A species of globally recognised medicinal mushroom was recorded for the first time in Thailand. Commonly referred to as lingzhi, the fungus (Ganoderma tropicum) was collected from the base of a living tree in Chiang Rai Province, Northern Thailand. In their study, published in the open-access journal MycoKeys, the scientists also report the first assessment of the optimum conditions needed for the species to grow its mycelia and spread its colony.
Exploring how a hazardous fungal pathogen 'tastes' its surroundings within a wheat plant to coordinate virulence could be the key to developing new control strategies, scientists believe.
The dominant type of tree-fungi pairing found in North American forests has shifted during the past three decades, in response in human activities such as increased nitrogen deposition and fire suppression, as well as climate change.
A project conducted by researchers in Brazil and the US investigated bacteria living in symbiosis with insects as a source for novel drugs.
Researchers have turned a fungus into a disease-curing factory through modern genetic engineering and patience. The natural antibiotic is a promising cure for a neglected tropical disease called human African trypanosomiasis, or African sleeping sickness, that infects thousands of people in remote, rural areas of sub-Saharan Africa each year.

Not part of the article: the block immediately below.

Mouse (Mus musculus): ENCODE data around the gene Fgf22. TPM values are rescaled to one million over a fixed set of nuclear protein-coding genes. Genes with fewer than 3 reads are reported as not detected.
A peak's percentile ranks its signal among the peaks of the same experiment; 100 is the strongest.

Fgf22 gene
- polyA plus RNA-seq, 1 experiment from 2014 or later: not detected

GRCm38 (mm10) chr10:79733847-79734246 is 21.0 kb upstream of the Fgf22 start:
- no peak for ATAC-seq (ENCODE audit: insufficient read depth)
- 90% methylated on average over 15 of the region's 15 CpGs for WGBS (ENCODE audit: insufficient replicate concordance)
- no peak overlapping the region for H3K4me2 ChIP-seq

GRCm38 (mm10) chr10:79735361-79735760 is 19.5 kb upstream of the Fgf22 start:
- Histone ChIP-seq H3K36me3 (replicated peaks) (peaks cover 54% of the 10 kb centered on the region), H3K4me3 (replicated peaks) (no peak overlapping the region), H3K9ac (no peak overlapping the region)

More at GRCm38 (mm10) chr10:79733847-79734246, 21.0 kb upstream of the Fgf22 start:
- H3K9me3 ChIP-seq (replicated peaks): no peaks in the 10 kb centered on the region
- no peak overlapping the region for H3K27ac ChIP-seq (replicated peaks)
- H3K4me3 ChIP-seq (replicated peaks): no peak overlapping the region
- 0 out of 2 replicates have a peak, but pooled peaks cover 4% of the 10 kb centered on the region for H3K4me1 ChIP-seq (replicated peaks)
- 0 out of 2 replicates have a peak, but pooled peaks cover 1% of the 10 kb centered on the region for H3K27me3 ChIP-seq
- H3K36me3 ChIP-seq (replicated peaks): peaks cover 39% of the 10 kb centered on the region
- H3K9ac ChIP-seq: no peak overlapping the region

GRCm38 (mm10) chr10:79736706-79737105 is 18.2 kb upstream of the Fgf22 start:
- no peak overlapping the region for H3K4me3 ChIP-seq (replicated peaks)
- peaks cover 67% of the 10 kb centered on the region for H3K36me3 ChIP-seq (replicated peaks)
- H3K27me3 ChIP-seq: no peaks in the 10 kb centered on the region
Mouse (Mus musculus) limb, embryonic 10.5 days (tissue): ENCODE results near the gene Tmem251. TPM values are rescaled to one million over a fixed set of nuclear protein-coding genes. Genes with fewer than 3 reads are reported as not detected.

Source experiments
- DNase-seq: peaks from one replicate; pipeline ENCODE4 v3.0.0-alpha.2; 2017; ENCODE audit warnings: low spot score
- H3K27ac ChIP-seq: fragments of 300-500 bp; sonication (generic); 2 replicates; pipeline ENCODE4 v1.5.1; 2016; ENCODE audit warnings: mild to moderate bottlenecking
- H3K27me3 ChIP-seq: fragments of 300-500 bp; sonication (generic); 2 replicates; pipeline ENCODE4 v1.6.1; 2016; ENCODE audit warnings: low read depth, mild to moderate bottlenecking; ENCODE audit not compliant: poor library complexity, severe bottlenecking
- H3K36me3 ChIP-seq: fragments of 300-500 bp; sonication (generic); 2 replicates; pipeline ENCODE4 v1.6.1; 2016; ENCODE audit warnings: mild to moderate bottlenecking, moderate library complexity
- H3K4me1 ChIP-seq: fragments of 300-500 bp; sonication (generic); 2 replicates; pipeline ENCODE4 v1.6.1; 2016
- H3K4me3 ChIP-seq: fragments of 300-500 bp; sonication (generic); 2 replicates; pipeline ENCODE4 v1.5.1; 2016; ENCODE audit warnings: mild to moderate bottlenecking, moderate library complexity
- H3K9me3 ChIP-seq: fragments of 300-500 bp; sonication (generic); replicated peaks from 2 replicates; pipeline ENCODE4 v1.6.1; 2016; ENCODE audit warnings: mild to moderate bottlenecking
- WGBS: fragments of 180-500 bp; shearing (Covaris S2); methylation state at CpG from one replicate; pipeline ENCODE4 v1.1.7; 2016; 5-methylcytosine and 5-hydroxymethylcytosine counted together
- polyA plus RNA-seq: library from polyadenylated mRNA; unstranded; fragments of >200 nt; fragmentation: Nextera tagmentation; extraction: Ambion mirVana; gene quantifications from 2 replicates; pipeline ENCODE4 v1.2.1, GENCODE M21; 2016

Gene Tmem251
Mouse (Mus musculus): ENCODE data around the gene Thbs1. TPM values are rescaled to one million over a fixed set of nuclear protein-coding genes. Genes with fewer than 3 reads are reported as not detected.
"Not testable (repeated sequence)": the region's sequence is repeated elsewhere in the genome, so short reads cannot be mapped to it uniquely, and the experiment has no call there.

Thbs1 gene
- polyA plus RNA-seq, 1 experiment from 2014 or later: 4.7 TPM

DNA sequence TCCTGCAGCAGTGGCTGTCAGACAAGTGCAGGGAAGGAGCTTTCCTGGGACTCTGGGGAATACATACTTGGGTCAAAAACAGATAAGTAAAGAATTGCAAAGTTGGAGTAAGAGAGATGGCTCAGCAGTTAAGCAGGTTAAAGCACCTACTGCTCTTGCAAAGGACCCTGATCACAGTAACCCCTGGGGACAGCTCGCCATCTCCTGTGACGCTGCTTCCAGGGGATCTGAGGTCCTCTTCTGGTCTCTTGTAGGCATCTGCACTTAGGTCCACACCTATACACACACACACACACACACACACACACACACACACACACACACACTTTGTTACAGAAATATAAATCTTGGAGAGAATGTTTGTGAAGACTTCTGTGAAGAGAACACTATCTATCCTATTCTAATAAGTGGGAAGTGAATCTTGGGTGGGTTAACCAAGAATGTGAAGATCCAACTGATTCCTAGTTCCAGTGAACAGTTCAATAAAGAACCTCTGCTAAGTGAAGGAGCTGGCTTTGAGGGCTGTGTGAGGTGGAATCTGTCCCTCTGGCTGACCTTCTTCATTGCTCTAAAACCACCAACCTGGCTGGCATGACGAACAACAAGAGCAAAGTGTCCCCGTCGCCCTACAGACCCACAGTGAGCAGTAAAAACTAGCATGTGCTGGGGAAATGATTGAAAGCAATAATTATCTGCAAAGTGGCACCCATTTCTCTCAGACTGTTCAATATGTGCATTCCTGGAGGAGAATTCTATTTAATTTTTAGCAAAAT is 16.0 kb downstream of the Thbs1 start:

Probiotics typically aim to rebalance bacteria populations in the gut, but new research suggests they may also help break apart stubborn biofilms. Biofilms are living microbial communities -- they provide a haven for microbes and are often resistant to antibiotics. A new study describes a specific probiotic mix that could help patients with gastrointestinal diseases avoid harmful biofilms that can worsen their symptoms.
Native fungi combinations show promise against aflatoxin.
A new international study is the first to determine the comprehensive global impact of the deadly fungal disease chytridiomycosis -- and the news is not good. The disease, which eats away at the skin of amphibians such as frogs, toads and salamanders, has caused dramatic population declines in more than 500 amphibian species -- including 90 extinctions -- within the past 50 years, according to the findings.
Survey by researchers in 16 countries is published in Science. Authors say chytrid fungus is responsible for heaviest biodiversity loss ever caused by a single pathogen.
Research explores soil, fungi, phosphorus dynamics.